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Know if You Have Chronic Depression
About 5 to 8 percent of men and women -- or 24 million people -- over the age of 18 are affected with chronic depression each year in the United States. It is a leading cause of disability, costing the country more than $80 billion per year in lost productivity.
Depression is more than just "sadness" or "the blues." It is serious medical illness that needs to be accurately diagnosed and properly treated in order for people to lead active and healthy lives.
How Do I Know if I Suffer from Depression?
If you think you may be experiencing depression, it’s important that you schedule an appointment with a healthcare provider in order to receive an accurate diagnosis.
According to the American Psychiatric Association’s Diagnostic and Statistical Manual of Mental Disorders, Fourth Edition (referred to as DSM-IV), the diagnostic criteria for depression include the following symptoms, which need to last longer than two weeks:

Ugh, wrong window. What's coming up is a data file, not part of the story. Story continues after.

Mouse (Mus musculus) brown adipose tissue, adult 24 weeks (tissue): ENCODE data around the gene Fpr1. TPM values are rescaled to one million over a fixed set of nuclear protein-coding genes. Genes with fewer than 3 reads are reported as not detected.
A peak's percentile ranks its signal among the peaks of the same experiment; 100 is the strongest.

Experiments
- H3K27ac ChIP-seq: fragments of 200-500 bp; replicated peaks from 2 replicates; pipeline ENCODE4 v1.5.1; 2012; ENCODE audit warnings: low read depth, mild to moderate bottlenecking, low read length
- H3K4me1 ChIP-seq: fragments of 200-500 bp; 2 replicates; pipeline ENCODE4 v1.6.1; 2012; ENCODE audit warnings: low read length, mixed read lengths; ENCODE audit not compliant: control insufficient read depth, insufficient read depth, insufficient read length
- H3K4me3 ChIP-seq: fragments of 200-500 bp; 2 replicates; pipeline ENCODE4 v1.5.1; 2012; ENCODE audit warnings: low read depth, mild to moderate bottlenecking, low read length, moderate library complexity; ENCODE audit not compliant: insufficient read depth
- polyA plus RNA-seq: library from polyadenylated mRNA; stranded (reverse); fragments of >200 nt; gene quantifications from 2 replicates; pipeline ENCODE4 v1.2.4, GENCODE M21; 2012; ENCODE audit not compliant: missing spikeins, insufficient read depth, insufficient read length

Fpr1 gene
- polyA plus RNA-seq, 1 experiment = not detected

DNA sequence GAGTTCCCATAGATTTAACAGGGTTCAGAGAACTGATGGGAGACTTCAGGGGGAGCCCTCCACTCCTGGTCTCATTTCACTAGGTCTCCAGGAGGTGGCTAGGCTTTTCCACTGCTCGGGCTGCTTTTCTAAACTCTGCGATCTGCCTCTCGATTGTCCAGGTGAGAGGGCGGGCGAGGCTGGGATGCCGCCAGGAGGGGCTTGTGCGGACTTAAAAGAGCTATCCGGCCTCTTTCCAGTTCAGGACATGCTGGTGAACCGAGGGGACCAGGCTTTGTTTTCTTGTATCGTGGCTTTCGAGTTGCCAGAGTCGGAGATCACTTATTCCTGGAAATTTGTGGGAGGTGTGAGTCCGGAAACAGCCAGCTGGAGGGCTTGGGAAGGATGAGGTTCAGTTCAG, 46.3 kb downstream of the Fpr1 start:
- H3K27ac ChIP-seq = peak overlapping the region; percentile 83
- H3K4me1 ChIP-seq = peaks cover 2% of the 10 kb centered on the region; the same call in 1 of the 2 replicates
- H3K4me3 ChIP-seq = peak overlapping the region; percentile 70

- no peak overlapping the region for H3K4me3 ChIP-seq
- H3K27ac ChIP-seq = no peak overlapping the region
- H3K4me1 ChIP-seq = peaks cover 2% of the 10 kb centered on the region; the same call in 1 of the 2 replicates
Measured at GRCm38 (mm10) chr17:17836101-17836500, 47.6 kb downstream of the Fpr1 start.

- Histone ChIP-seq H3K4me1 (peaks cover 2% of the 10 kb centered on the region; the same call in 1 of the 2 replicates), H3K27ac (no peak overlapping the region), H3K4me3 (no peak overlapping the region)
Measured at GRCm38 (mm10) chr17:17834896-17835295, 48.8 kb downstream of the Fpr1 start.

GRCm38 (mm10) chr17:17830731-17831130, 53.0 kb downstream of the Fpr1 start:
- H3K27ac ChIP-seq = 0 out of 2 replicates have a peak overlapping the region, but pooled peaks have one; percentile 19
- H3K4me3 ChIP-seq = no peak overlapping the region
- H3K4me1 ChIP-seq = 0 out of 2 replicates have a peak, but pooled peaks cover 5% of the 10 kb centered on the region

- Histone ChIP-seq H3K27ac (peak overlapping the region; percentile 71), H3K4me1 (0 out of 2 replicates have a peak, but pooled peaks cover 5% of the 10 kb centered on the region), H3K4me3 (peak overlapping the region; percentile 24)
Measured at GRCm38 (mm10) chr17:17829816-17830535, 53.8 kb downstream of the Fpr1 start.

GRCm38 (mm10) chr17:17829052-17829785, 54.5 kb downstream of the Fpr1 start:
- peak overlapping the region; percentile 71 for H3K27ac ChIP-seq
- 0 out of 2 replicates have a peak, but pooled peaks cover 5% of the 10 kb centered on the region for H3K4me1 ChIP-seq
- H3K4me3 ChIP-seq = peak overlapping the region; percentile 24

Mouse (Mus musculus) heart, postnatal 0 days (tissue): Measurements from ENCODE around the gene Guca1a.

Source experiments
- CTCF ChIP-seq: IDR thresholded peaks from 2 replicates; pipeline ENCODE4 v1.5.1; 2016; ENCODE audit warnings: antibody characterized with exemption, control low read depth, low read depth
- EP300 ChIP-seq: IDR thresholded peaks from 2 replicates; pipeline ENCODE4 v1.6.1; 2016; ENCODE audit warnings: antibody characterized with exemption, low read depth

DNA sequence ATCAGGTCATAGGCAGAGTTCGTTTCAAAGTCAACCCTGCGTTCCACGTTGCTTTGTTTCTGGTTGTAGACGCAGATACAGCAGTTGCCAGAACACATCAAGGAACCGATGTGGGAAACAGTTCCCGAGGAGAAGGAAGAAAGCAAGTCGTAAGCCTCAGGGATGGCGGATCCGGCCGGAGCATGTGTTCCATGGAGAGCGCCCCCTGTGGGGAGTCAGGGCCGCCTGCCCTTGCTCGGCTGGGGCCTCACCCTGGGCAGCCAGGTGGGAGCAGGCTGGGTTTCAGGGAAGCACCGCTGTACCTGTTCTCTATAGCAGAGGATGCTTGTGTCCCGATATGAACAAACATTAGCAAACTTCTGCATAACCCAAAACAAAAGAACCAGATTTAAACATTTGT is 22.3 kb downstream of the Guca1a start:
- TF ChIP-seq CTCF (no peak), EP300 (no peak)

- • Depressed mood (such as feelings of sadness or emptiness)
- • Reduced interest in activities that used to be enjoyed
- • Change in appetite or weight (up or down)
- • Sleep disturbances (either not being able to sleep well or sleeping too much)
- • Feeling agitated or slowed down
- • Fatigue or loss of energy
- • Feeling worthless or excessive guilt
- • Difficulty thinking, concentrating or troubles making decisions about things
- • Suicidal thoughts or intentions
Who Is at Risk for Depression?
Depression does not discriminate. It affects men and women of all ages and races. For reasons not yet fully understood, depression does affect women more frequently than men.
Source: National Alliance on Mental Health
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